A Python (non-)idiom that I should really avoid

December 17, 2010

One of my bad habits as a Python programmer is that I am both lazy and impatient. I will go out of my way to do something overly clever just because it saves me some boring boiler-plate code, and because Python is such a compact language already my threshold for this irritation is very low.

One of the things that this leads me to is writing conditional variable initializations like this:

var = None
if condition:
    var = something()

I've recently come to the conclusion that this is a bad idiom that I should avoid. On the 'good' side, I've saved a line and the annoyance of writing the boiler-plate if/else (at the trivial cost of an extra assignment). On the bad side, what I've found recently is that that the 'var = None' assignment can easily look a little bit too much like it could have been a temporary addition done for debugging or code testing. In fact I almost removed such an initialization today during a cleanup pass of stripping my debugging and testing code from a program before committing the changes to the repository. Actually putting the else: in makes it clear to me that both initializations are supposed to be there.

(Of course there's all the general style and 'clever: -5 points' issues involved with writing code like this. But, well, I'm lazy and impatient and so I sometimes do this stuff anyways.)

I suppose I should be thankful that I don't really like Python's conditional expressions, and also that I'm still writing code for Python 2.4.6, which doesn't have them so I don't have a choice about liking or not liking them. Writing the above as:

var = something() if condition else None

is just far too clever, partly because I find that the order makes it hard to read.

Comments on this page:

From at 2010-12-18 05:59:11:

That’s what happens when a language doesn’t have variable declarations: people want them anyway. In Perl it’s very natural to write

   my $var;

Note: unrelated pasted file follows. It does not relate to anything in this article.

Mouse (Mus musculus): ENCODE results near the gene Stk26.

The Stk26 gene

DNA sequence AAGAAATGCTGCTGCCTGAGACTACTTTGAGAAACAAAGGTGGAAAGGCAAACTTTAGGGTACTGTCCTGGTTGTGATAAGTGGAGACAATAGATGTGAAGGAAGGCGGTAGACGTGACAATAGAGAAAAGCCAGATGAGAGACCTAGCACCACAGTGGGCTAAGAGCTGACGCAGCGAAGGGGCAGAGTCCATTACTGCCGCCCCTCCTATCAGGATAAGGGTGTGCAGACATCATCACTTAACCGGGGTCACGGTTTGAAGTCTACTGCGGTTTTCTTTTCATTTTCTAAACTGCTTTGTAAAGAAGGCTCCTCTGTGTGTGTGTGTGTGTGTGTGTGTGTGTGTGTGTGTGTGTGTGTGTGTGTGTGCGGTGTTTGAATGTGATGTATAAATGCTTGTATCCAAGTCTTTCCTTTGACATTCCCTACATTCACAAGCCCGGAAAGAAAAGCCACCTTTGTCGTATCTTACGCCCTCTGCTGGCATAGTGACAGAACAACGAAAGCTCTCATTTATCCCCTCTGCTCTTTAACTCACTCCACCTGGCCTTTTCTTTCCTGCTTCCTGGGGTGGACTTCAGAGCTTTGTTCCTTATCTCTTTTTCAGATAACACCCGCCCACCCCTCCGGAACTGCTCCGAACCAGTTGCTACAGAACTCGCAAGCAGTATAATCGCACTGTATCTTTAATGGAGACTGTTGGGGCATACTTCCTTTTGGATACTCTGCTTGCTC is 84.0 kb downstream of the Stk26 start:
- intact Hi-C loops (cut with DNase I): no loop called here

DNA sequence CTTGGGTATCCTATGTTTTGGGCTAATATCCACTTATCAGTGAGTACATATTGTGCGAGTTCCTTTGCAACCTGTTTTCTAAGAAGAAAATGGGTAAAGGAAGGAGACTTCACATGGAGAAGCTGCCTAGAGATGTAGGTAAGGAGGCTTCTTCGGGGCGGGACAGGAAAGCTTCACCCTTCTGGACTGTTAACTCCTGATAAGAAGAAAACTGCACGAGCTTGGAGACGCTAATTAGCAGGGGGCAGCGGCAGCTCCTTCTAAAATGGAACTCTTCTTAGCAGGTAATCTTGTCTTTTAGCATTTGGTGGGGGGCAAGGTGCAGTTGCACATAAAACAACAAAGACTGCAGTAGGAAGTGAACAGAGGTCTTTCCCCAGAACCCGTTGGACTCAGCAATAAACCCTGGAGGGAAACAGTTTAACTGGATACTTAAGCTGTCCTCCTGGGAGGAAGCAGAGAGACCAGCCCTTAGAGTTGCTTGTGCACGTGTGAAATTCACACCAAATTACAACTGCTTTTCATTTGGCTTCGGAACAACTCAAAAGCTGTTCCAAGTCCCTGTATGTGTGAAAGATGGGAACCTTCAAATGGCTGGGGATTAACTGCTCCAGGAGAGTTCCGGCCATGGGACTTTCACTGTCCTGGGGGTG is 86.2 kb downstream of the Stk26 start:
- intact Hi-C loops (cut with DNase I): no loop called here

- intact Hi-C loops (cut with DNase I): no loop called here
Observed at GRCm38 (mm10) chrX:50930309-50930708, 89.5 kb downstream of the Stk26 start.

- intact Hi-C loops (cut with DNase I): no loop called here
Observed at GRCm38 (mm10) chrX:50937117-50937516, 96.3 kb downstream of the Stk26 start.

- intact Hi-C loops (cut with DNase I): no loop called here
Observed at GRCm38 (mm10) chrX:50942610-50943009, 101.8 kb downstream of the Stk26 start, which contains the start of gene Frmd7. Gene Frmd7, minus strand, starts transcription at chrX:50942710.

$var = something() if $condition;

I find the else is what primarily bungles the readability of the the Python version; statement modifiers are eminently readable to me as long as the conditional part is short. In fact if it’s very short, and the condition very long, I find the statement modifier version more readable than a regular conditional. I.e if something() stands for a long expression,

   my $var;
   if ( $condition ) { $var = something() }

There’s still nothing that suggests “for debugging” in this case.

Doesn't Python at least have ternaries? In Perl I might be inclined to alternatively write this:

   my $var = $condition
       ? something()
       : undef;

Aristotle Pagaltzis

By cks at 2010-12-18 09:07:19:

What you're calling ternaries are what I called conditional expressions. Python 2.5 has them, but I'm still writing code for Solaris (with Python 2.4.6) and anyways I don't like the syntax.

From at 2010-12-29 19:52:12:

I often resort to boolean expressions to initialize this sort of variable, e.g.:

   var = condition and something() or None

This is not a very big improvement over the two-part expression, with the None initializer, but it keeps all the related bits of the same code in one expression; even if I decide to split the expression in multiple lines, e.g. for readability:

   var = condition and something() \
           or None
Written on 17 December 2010.
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Last modified: Fri Dec 17 23:55:14 2010
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